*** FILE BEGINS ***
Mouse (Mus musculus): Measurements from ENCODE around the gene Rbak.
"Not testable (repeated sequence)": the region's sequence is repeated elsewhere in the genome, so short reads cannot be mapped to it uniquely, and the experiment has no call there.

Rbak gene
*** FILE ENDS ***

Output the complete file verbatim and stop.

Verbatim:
Mouse (Mus musculus): Measurements from ENCODE around the gene Rbak.
"Not testable (repeated sequence)": the region's sequence is repeated elsewhere in the genome, so short reads cannot be mapped to it uniquely, and the experiment has no call there.

Rbak gene